Projector Reviews

Epson PowerLite 2265U Projector Review – Picture Quality

Epson PowerLite 2265U Projector Review – Picture Quality:  Color Quality, Text and Graphics Readability, Video Quality, Sound Quality

Color Quality

The PowerLite 2265U has 6 available picture modes with the Dynamic mode being the brightest. Screen shot photos are above for each of these modes when operated with their factory default settings.  I must note that generally the projected images looked much better when viewed in person than they do in these screen shots.

Dynamic picture mode offers the brightest picture.  As for color accuracy, bright white appeared to have some yellow tint while the darker greys have a cyan tint.  Dynamic mode on this projector is certainly very usable when maximum brightness is needed but more accurate picture modes are available as described below.

Presentation picture mode is the 2nd brightest and it offers a more accurate image than does Dynamic mode.  Overall the picture has a modest green tint that is fairly consistent across the grey scale (from near black to full white).  Heavily saturated reds and blues were just a little dim as compared to the greens.  However, this mode would offer sufficient color accuracy to work great for most business presentations.

Cinema picture mode provided very good picture quality while still providing a very bright image (4275 lumens).  With the factory default settings, the color temperature was just a little under the ideal 6500K, but was very consistent across the grey scale.  Overall the out-of-the-box picture quality was very good and this mode would certainly be acceptable to most users for viewing photos or videos where color accuracy is important.  As noted in the section below on video picture quality and in the ‘Performance’ section of this review, I was able to create custom adjustment for color temperature that enabled it to track near the ideal 6500K across the grey scale.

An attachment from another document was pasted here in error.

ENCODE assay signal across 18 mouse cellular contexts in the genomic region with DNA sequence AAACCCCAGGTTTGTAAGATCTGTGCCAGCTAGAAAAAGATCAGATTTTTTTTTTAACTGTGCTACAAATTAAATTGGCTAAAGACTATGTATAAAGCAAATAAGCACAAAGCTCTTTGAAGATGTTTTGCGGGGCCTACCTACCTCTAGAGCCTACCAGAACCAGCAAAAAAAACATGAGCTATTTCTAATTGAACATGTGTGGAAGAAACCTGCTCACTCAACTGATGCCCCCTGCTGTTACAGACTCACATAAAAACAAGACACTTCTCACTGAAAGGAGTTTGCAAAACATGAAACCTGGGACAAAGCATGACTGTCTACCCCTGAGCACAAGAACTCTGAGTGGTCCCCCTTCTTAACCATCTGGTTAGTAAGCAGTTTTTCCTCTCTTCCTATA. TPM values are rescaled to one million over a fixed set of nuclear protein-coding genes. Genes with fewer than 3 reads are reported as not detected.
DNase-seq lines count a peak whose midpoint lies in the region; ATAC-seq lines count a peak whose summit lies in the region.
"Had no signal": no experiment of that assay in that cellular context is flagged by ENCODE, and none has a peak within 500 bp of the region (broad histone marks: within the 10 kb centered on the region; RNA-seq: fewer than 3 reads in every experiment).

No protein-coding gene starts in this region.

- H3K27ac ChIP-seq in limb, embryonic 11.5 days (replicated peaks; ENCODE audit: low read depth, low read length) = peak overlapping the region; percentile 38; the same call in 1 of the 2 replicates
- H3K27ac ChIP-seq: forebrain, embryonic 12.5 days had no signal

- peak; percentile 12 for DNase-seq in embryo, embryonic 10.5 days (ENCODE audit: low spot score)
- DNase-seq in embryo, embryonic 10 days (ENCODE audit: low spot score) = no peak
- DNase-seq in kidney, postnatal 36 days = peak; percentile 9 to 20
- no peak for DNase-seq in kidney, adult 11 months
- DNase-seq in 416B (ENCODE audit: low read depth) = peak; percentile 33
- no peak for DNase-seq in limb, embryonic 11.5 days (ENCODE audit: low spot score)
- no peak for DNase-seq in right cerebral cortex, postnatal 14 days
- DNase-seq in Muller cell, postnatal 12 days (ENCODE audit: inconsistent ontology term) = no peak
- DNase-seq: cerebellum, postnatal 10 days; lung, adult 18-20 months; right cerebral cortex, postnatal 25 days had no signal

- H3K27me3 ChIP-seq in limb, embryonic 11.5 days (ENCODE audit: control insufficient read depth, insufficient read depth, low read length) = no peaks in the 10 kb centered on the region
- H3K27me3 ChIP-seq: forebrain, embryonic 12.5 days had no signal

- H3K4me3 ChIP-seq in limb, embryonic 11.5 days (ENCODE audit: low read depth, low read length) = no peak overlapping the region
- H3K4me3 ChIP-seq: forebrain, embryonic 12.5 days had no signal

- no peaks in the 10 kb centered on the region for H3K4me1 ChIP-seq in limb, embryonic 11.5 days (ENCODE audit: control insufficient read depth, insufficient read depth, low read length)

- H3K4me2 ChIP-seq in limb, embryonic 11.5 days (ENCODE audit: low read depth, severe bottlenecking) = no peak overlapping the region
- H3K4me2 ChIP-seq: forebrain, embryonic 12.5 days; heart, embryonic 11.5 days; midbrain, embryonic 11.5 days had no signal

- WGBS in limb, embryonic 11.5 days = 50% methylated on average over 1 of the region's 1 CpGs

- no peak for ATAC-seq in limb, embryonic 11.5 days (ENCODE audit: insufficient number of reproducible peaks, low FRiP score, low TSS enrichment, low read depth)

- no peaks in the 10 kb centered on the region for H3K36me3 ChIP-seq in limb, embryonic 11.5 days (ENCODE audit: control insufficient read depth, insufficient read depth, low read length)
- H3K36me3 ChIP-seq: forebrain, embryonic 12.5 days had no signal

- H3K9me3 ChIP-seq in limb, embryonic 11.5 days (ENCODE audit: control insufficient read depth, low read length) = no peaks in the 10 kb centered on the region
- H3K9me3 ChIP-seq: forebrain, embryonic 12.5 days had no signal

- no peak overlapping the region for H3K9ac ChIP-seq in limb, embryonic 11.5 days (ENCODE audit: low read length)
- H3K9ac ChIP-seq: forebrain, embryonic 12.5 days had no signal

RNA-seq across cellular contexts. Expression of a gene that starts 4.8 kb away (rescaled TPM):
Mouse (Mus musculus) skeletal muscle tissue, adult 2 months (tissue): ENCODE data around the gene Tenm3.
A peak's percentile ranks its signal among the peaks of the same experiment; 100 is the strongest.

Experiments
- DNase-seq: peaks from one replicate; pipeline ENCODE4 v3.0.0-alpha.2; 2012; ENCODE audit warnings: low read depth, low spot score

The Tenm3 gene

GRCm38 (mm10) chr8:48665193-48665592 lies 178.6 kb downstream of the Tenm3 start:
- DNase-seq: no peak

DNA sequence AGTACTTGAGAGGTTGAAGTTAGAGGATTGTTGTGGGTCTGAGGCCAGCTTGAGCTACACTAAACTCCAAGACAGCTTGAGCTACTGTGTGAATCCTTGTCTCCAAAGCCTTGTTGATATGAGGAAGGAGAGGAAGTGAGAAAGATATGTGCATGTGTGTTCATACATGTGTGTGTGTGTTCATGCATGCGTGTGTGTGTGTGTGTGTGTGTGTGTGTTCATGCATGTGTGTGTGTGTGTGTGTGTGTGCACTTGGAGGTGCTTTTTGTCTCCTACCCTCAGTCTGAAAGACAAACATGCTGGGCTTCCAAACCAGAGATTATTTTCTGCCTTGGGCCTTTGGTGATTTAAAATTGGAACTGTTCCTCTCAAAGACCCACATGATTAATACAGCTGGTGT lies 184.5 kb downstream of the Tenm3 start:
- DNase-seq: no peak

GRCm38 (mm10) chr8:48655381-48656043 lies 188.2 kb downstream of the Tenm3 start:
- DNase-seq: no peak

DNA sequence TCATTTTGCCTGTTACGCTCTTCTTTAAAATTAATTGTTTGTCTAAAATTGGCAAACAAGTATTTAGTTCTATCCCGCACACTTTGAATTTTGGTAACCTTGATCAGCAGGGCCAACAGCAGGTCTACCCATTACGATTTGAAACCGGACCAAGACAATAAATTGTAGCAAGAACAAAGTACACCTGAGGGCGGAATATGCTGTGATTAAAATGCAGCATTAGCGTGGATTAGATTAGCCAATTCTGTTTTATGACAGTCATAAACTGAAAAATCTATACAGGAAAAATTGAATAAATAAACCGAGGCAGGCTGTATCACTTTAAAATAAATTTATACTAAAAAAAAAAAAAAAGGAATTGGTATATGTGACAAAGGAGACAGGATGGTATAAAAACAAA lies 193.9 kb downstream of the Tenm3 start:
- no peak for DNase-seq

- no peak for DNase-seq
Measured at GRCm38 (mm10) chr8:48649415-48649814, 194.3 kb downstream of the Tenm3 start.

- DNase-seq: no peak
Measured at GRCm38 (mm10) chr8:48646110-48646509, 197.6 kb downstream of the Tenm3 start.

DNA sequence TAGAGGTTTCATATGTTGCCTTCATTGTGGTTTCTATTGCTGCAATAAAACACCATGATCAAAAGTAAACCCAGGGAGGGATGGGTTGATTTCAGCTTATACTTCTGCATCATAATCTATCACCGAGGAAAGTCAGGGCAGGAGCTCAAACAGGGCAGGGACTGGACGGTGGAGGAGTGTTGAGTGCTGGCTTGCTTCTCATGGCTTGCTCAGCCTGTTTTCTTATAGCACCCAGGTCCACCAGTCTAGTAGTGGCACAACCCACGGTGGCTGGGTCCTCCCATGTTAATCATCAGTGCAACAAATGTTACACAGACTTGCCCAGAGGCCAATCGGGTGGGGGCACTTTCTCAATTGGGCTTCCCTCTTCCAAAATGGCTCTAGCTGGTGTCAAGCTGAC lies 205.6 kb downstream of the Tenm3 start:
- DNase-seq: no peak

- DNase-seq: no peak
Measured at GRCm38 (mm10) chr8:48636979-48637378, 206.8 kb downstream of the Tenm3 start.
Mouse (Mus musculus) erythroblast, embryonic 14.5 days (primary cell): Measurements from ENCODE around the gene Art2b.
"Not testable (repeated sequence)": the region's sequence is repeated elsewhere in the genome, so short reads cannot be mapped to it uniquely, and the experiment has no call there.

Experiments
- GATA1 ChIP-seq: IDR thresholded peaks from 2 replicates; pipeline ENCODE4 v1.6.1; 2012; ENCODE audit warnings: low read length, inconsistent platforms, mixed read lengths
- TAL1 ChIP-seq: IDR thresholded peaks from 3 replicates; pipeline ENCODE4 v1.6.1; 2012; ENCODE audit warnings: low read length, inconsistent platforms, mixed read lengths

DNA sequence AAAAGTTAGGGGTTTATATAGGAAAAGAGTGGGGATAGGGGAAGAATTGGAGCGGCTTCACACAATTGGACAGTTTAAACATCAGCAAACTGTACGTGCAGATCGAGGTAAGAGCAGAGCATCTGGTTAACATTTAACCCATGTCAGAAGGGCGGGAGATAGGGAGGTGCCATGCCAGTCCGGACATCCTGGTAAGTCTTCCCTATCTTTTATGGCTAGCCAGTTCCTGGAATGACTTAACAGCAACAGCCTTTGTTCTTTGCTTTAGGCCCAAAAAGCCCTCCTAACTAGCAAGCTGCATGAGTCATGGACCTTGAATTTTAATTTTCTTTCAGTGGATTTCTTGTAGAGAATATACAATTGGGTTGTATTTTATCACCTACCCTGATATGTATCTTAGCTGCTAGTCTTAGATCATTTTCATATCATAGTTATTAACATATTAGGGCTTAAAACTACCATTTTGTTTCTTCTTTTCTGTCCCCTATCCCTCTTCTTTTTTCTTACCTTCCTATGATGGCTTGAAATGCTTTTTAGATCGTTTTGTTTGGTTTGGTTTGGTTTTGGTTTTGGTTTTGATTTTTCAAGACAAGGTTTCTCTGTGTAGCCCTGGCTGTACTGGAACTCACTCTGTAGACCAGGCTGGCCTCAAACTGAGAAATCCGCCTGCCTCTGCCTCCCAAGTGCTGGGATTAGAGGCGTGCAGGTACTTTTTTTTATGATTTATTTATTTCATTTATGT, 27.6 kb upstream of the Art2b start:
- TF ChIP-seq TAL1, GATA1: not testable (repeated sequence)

sRGB picture mode had a somewhat low color temperature that resulted in a mild yellow tint across the grey scale.  I found this mode did not offer as accurate colors as the Cinema mode while also not providing a much light output.

Blackboard picture mode is intended for when projecting onto a blackboard.  My observations and the photos above were when projecting on to a matte white screen and as a result I cannot comment on how accurate the colors would be when projecting onto the intended blackboard surface.

DICOM Simulation picture mode is intended for projecting black and white medical images using a unique gamma curve.  Thus color accuracy is not important in this case and I was not able to evaluate the projector’s picture quality for  the intended application.

Text and Graphics Readability

The 1st screen shot photo above shows our standard text test image with the 2nd and 3rd photos being close-ups of the upper portion and the lower portion of that test image.  The 4th photo is with the input resolution from the connected PC being reduced to 1280 x 768, which forced the projector to up-scale the image to the higher native resolution of the projector.  The final two photo show the ability of the projector to display PowerPoint graphics.

In all cases the PowerLite 2265U performed very well producing images with excellent readability of the text.

 

Video Quality

The above screen shots were with the PowerLite 2265U operating in Cinema picture mode and with the custom color temperature adjustments shown in the Performance section of this review.  The 1st 7 photos above are from the movie ‘The Fifth Element’ and the next 7 photos are from ‘Casino Royale’.  After those are a photo from a MS Windows desktop followed by 6 photos taken from various Directv channels.